The last couple of weeks brought good news and bad news from the Supreme Court. In an example of the old adage that “even a stopped clock is right twice a day,” Justice Neil Gorsuch agreed with the four reasonable justices in McGirt v. Oklahoma and declared that, yes, treaties between Native American nations and the United States government are indeed still in force, therefore, in the eastern half of Oklahoma remains a reservation for the purpose of a federal statute that gives the federal government exclusive jurisdiction to try certain major crimes committed by “any Indian” in “the Indian country.” 

Here’s the critique of the opposition view from the end of the decision: “The federal government promised the Creek a reservation in perpetuity. Over time, Congress has diminished that reservation. It has sometimes restricted and other times expanded the Tribe’s authority. But Congress has never withdrawn the promised reservation. As a result, many of the arguments before us today follow a sadly familiar pattern. Yes, promises were made, but the price of keeping them has become too great, so now we should just cast a blind eye. We reject that thinking. If Congress wishes to withdraw its promises, it must say so. Unlawful acts, performed long enough and with sufficient vigor, are never enough to amend the law. To hold otherwise would be to elevate the most brazen and longstanding injustices over the law, both rewarding wrong and failing those in the right.”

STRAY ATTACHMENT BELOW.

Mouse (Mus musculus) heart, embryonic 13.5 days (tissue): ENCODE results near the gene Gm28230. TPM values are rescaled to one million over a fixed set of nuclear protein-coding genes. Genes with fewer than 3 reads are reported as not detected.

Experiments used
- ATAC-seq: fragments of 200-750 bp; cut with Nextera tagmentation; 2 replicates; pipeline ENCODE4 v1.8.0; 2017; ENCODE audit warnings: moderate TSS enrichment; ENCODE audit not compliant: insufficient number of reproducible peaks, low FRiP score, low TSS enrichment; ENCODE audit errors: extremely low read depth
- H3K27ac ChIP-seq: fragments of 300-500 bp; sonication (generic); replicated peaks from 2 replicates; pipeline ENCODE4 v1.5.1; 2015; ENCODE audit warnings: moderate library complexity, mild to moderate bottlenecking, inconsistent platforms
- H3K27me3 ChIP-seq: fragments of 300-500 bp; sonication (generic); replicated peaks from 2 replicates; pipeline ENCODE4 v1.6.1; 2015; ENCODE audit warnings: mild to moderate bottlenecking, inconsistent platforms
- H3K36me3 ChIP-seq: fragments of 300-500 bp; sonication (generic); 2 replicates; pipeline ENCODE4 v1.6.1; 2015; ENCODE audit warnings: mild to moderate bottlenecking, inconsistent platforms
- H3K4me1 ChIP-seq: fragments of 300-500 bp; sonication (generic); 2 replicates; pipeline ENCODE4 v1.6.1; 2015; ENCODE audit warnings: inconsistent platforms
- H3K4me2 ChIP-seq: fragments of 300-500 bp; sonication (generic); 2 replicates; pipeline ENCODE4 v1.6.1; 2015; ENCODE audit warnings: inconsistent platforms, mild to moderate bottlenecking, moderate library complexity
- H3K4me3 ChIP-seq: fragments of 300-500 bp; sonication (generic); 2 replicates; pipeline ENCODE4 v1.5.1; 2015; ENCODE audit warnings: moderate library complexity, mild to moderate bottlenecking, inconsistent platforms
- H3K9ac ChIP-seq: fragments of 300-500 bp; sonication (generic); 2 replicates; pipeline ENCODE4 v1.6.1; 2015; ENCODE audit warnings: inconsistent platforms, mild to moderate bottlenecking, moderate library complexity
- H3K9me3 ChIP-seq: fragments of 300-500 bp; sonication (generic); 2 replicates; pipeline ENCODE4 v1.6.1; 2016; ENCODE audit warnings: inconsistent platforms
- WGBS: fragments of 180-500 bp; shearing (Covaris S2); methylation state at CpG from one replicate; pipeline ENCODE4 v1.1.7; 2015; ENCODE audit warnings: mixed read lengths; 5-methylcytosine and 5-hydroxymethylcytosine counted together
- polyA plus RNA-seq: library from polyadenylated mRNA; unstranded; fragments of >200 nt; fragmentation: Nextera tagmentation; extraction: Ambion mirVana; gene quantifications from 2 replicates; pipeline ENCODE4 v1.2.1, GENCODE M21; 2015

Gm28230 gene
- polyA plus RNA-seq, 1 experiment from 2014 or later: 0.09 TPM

JC Dufresne is a liberal activist and current member of the State Democratic Executive Committee, representing Senate District 25.

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